NFL Playoff Bracket 2013: Keys to Stopping Top Quarterbacks in Wild-Card Round

Justin OnslowContributor IIJanuary 5, 2013

LANDOVER, MD - DECEMBER 30:  Robert Griffin III #10 of the Washington Redskins is sacked by Anthony Spencer #93 of the Dallas Cowboys in the fourth quarter at FedExField on December 30, 2012 in Landover, Maryland.  (Photo by Patrick McDermott/Getty Images)
Patrick McDermott/Getty Images

This year’s Wild Card round features some of the top young quarterbacks in the NFL. But youth is often paired with inexperience, and several top quarterbacks will be in uncharted waters this weekend.

While the Houston Texans, Cincinnati Bengals, Baltimore Ravens and Green Bay Packers all made the playoffs last season; Andy Dalton, Joe Flacco and Aaron Rodgers were the only quarterbacks in this year’s Wild Card round to have taken part in last year’s playoff action.

Robert Griffin III, Andrew Luck and Russell Wilson had prolific rookie seasons. All three are in the running for several major first-year player awards, and all three made major strides for their franchises this season.

With so much talent at the quarterback position in the first round of the playoffs, this week’s action will all come down to how well opposing defenses can quell some of the league’s top signal-callers. Only Cincinnati and Seattle finished the season in the top 10 in pass defense, so preparing a game plan to stifle some of the NFL’s top passers will be critical.


Aaron Rodgers

Little can be said about Rodgers’ play that hasn’t already been said. He’s arguably the best quarterback in the league, and his success in recent years should have the Minnesota Vikings pretty worried.

The Vikings defeated the Packers in Week 17, though, and this matchup won’t come down to defending the pass. It will come down to keeping Rodgers off the field altogether.

Rodgers threw for 365 yards and four touchdowns against the Vikings last week, and stopping him comes down more to chance than planning. It’s what Minnesota’s offense does that will dictate the outcome of this one.

If the Vikings can get another exceptional performance from Adrian Peterson, who torched the Packers to the tune of 409 yards in two regular-season games, Minnesota can keep Rodgers on the sidelines for much of the game and keep him from establishing momentum.

Everything will need to play out perfectly for Minnesota to steal another victory from the Packers, and Green Bay will likely walk away from this game with a Divisional round berth. But stranger things have happened, and if Peterson has another 200-yard game left in the tank, the Vikings have a shot.


Robert Griffin III

Griffin had a monumental rookie season. He led his Redskins to a 10-6 season, an NFC East championship and a playoff berth, and cemented himself as the future of the franchise.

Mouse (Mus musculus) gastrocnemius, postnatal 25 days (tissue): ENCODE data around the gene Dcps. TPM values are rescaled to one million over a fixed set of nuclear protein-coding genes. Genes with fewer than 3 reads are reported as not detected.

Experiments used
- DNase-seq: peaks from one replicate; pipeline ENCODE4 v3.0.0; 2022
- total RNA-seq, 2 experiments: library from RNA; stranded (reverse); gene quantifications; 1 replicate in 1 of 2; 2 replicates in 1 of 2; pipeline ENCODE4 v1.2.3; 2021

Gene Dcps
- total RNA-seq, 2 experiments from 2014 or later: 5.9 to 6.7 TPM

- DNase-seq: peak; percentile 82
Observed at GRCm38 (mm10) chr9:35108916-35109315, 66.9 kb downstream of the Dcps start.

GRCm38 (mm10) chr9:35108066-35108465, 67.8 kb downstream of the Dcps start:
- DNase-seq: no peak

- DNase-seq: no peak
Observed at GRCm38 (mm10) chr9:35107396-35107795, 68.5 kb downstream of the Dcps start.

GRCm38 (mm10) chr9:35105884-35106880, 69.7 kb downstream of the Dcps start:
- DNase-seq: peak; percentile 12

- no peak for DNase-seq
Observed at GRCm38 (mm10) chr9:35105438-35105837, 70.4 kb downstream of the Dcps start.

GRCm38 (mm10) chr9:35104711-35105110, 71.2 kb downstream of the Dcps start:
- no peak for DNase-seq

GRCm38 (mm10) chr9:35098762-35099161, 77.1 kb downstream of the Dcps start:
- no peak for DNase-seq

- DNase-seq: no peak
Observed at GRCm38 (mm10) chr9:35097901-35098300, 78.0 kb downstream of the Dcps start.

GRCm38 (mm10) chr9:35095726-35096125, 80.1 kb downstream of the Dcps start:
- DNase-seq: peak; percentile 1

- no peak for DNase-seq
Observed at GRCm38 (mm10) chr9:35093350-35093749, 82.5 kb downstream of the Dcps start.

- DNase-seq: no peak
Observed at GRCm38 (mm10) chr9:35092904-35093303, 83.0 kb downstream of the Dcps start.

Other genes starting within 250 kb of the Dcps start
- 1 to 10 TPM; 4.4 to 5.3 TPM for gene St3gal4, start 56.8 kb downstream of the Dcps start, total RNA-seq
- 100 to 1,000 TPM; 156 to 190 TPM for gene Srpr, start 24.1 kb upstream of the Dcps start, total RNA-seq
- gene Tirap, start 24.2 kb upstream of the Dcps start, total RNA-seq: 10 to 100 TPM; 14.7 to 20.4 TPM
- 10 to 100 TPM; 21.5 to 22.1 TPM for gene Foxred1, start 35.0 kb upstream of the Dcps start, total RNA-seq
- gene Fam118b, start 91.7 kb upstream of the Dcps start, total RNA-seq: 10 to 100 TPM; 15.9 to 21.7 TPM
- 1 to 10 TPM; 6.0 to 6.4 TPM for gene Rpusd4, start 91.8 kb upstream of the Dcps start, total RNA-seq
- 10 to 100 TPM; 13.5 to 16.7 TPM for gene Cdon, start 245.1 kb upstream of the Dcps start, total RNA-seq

Griffin’s ability to elude pressure and make plays with his legs was the key to his success this year, but it may be his undoing in the playoffs.

Griffin was dinged up this season—as any dual-threat quarterback experiences over the course of a season—but after 15 games of getting hit, he isn’t in early-season form.

Seattle’s defense has been terrific in the pass rush this year. Though its sack numbers fell off late in the season and finished in the middle of the league, the Seahawks’ defense gets pressure on opposing quarterbacks. Griffin won’t face an all-out pass rush Sunday, but he’ll see enough to be forced to stay in the pocket for much of the game.

Because of Griffin’s scrambling ability, Seattle will need to limit how often they send pass-rushers upfield off the edge. Containing Griffin in the pocket and getting pressure up the middle is Seattle’s best chance to stifle Griffin.

The Redskins have run the ball well this year, and running back Alfred Morris has done a lot of damage between the tackles. Keeping their defensive ends contained and bringing a lot of A-gap pressure should limit his effectiveness, and allow the Seahawks to collapse the pocket on Griffin.


Andy Dalton

Stopping Dalton won’t come down to how much pressure Houston can get on the second-year quarterback. The key to this matchup is how well the Texans can contain A.J. Green.

Dalton is one of the best quarterbacks in the league at getting the football out of his hands in a hurry. He doesn’t hold onto the ball long enough for the pass rush to get to him, and getting too much pressure on Dalton could be a major mistake for Houston.

The Texans have an opportunity to drop a lot of men in coverage against the Bengals, and possibly double-team Green on a high percentage of plays. Green is already an elite receiver, and his play-making ability is enough to warrant extra attention on every play.

Taking away Dalton’s top target and forcing him to go through his progressions will give extra time for Houston’s front-four pass rush to get to Dalton. When he’s forced to hold onto the ball for an extended period of time, Dalton becomes much less effective.